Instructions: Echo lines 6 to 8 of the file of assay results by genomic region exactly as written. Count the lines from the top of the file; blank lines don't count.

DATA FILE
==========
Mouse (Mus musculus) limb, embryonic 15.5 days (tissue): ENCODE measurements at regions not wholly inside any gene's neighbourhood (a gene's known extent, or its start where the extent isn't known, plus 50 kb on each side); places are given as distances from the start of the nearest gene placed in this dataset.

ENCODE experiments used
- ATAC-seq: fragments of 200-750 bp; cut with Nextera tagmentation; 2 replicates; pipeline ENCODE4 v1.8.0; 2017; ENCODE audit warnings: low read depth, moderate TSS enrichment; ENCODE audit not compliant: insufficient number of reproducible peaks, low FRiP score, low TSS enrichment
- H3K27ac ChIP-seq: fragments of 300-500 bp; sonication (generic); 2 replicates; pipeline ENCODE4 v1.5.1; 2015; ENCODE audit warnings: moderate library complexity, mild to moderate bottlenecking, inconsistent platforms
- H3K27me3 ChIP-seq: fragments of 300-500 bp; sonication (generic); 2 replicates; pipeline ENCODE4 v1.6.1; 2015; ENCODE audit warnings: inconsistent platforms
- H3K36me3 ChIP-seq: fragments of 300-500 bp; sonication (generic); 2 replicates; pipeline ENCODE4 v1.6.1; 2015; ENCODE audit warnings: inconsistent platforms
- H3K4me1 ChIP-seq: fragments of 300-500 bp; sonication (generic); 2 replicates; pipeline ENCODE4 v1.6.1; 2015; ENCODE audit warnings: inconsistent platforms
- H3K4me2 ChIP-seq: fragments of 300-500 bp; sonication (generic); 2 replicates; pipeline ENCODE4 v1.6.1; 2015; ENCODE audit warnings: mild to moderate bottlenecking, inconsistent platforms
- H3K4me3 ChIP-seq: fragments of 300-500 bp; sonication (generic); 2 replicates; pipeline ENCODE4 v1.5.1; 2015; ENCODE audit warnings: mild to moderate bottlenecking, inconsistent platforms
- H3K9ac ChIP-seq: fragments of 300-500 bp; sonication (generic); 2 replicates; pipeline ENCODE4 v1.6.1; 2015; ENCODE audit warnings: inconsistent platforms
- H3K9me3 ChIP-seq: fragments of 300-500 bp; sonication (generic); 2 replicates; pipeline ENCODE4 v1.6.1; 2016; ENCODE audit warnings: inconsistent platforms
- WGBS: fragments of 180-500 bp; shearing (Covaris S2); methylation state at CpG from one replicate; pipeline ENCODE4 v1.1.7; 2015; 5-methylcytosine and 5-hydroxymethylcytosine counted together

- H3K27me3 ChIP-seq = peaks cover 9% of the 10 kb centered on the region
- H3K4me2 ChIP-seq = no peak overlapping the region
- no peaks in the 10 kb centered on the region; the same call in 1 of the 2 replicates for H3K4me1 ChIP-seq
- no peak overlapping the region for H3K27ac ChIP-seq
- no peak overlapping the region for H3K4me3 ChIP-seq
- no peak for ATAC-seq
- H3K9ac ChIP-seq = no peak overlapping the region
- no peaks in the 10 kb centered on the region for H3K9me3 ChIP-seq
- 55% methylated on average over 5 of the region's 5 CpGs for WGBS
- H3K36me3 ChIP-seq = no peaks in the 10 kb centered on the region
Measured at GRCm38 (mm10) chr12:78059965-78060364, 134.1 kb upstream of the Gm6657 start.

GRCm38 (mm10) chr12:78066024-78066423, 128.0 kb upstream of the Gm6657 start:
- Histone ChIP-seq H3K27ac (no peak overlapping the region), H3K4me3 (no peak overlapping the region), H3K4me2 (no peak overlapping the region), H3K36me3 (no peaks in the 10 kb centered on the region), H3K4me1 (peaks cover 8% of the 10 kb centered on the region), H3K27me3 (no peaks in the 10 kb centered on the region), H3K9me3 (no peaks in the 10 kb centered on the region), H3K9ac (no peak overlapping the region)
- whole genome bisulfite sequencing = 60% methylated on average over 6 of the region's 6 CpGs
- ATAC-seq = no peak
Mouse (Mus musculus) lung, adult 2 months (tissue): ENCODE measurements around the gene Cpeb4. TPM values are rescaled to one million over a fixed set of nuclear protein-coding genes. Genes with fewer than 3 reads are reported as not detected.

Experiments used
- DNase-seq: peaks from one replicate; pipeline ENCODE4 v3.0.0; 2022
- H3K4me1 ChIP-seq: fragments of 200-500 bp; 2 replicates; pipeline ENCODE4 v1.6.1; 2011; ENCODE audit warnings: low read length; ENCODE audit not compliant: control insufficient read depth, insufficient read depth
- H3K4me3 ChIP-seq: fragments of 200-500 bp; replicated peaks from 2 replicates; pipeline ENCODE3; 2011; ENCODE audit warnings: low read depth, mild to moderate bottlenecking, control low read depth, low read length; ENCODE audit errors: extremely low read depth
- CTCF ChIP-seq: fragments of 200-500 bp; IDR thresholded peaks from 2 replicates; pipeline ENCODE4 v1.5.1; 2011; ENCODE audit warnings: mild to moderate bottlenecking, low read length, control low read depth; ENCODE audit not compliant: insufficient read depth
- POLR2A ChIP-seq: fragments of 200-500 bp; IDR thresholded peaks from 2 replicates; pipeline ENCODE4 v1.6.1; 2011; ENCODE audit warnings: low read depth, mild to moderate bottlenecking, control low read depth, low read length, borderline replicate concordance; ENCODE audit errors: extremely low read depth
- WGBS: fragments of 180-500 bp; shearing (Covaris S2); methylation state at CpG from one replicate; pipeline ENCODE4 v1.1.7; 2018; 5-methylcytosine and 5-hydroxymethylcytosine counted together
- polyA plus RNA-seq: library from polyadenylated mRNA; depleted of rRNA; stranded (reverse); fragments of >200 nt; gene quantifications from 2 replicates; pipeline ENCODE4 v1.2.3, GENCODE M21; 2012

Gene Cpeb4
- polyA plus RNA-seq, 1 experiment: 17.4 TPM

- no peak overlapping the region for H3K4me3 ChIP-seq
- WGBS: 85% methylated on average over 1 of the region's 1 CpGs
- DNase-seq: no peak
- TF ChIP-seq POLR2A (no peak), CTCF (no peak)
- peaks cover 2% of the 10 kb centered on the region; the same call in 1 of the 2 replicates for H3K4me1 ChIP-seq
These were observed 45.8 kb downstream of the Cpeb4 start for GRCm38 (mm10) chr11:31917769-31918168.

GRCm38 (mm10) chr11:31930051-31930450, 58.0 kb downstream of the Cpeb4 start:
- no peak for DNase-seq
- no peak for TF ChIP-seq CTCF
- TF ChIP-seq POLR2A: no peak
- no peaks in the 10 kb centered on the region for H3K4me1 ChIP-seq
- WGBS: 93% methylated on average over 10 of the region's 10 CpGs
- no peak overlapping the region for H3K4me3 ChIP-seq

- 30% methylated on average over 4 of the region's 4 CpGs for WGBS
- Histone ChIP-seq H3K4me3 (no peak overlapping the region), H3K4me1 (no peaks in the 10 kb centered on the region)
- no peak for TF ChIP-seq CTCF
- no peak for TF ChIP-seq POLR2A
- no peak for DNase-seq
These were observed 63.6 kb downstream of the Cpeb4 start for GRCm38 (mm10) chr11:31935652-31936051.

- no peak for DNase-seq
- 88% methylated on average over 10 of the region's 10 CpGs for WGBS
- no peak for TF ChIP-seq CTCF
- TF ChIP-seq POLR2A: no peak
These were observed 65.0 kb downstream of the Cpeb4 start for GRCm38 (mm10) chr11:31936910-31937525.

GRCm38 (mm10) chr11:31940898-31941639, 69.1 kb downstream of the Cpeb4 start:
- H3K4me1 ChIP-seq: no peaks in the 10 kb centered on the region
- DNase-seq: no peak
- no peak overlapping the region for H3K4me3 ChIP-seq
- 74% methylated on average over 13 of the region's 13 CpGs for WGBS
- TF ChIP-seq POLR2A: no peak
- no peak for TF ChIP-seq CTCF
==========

- H3K36me3 ChIP-seq: fragments of 300-500 bp; sonication (generic); 2 replicates; pipeline ENCODE4 v1.6.1; 2015; ENCODE audit warnings: inconsistent platforms
- H3K4me1 ChIP-seq: fragments of 300-500 bp; sonication (generic); 2 replicates; pipeline ENCODE4 v1.6.1; 2015; ENCODE audit warnings: inconsistent platforms
- H3K4me2 ChIP-seq: fragments of 300-500 bp; sonication (generic); 2 replicates; pipeline ENCODE4 v1.6.1; 2015; ENCODE audit warnings: mild to moderate bottlenecking, inconsistent platforms